We went on a trip to Northumberland over half-term, but in line with my current super-slow blogging pace I’m only just getting round to writing about it.
I seem to struggle to find time to blog so much now, there is so much else to fit in around work, single parenting, running a house, keeping fit, eating right, and of course something monumental happened in September, when my dad died – so I’m totally off kilter lately.
Our holiday was a perfect family break for the time of year; autumn by the sea is bracing as it is all year but without the pressure of summer to bring the sunshine. Still, we were lucky and the sun shone all week, we had no rain although we did get wet in other ways, as three out of the four of us ended up fully clothed in the sea at some stage. More on that story later!
We went away with my mum which was a great arrangement for all of us, more help and adult conversation for me, and a change of scene and lots of family time for my mum. It was the first time she has been away since we lost dad in September and I know it was a bit of a milestone, I remember how it was for me when Rog died.
It’s another of those ‘firsts’ that have to happen after someone close to you dies. The first year is of course full of them; The first mealtime, the first weekend, the first outing. I’m glad we could be with mum for her first holiday, and hopefully we will be there with her on many more.
We stayed in a cottage booked through Airbnb in Embleton, which is about a 15-minute drive to the coast from Alnwick.
The last time I’d been in Northumberland was pre-kids and Rog and I drove from the Wirral, in an epic 10-hour journey taking in a closure of the M1 and many joyful diversions.
Luckily it was much smoother this time, it takes only about two hours from our house in Yorkshire and we stopped to take in the Angel of the North in Gateshead en route.
I’m so glad we did, Sam and Flo were in awe of it and Sam even orchestrated the photo of the three of us arms outstretched in an angel pose. He was amazed by its size, before of course claiming back in the car it ‘wasn’t that big’.
When we arrived at our cottage we unpacked the car and headed out to see the sea. A short drive to the nearest beach (we could have walked but weren’t sure of our bearings) and we were on the sands with a beautiful view of Dunstanburgh Castle in the distance.
We’d taken our frisbee and mum and Sam had a game, with Flo and I joining in with varying results.
Just before we were about to leave, Sam threw the frisbee into the sea and ran after it (in his trainers) completely soaking them. That’s why you may notice him wearing some particularly nice floral Nike Internationalists in the photos (mine) as luckily he’s only half a shoe size smaller than me (we both have big feet!).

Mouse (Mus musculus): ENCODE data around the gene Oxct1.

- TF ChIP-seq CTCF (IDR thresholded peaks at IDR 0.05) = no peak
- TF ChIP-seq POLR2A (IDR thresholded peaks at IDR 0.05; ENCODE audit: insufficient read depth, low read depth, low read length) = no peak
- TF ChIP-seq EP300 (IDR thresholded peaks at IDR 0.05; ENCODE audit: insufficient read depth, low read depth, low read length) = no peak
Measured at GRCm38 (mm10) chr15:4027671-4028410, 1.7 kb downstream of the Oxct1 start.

Mum and I also soaked our feet in a frisbee incident two days later, on the same beach. It’s a hazardous sport, is it not?
We were in Northumberland at the same time as our friends Clare and Martin and their little ones, and managed to meet up a few times over our stay. This was great for us to have some company and be sociable, and to see the kids make friends and have others to play with. Flo and Arthur and now great mates!
If you’re thinking of visiting the area, our highlights were:
1. The Alnwick Garden
A complex of lovingly curated gardens to walk round and explore, the centrepiece of which being a huge fountain which is switched on for a display every 15 minutes or so. There are also a few really good cafes for those important coffee and cake stops, trails for the kids, a crazy golf course, swings hidden amongst the trees and the super-cool Treehouse cafe.
The Treehouse is a huge wooden house which looks like it’s straight out of a fairytale, surrounded by a few shaky wooden bridges (think the one in I’m A Celebrity, only much smaller!) and covered in twinkling lights. The main cafe now only serves set menus so was a bit too formal for us for lunch, but there is a more relaxed cafe outside called The Potting Shed, where you can still be in the Treehouse area but you don’t have to book or order two courses!
The Alnwick Garden currently has a model giant relaxing in the lake as you go in, and a few more giant things were planned to go up around Christmas time.
There is a poison garden where you can take a 20-minute guided tour learning about plants like belladonna, marijuana and tobacco.
2. Bamburgh Castle
I love Bamburgh – the castle is perched on a hill overlooking the beach, and although it was so windy on the day we visited we still took in the amazing views. We also rescued a few ladies who were on a coach trip and feared for being blown over in the wind – hi Ida if by any tiny chance you’re reading!
3. Eating out
We ate at the pub near our cottage for two nights, The Dunstanburgh Castle Hotel, and another evening went to one recommended to me called The Ship at Low Newton. We had to book a table at this one but it was well worth it; such a cute pub with amazing views of the sea and – on the night we visited – a breathtaking sunset.
4. The beaches
Beach walks are great at any time of year aren’t they? I do miss living by the sea. Aside from Bamburgh, we spent a few hours down at the beach in Embleton and it certainly blew away the cobwebs (and has great views of Dunstanburgh Castle, too). Just remember to pack your wellies and don’t fall in the sea like we did!
5. Alnwick Castle
Much bigger than Bamburg and really spectacular, Alnwick Castle is where Harry Potter and the Philosopher’s Stone was filmed, so be prepared for broomstick flying events and Hufflepuff merch. We also saw a falconry display and walked round the inside, which is so well preserved and part of it is still lived in by the Percy family. Impressive, to say the least!
Please let me know if you know the area and have any favourite places to visit, I know it won’t be too long until we’re back.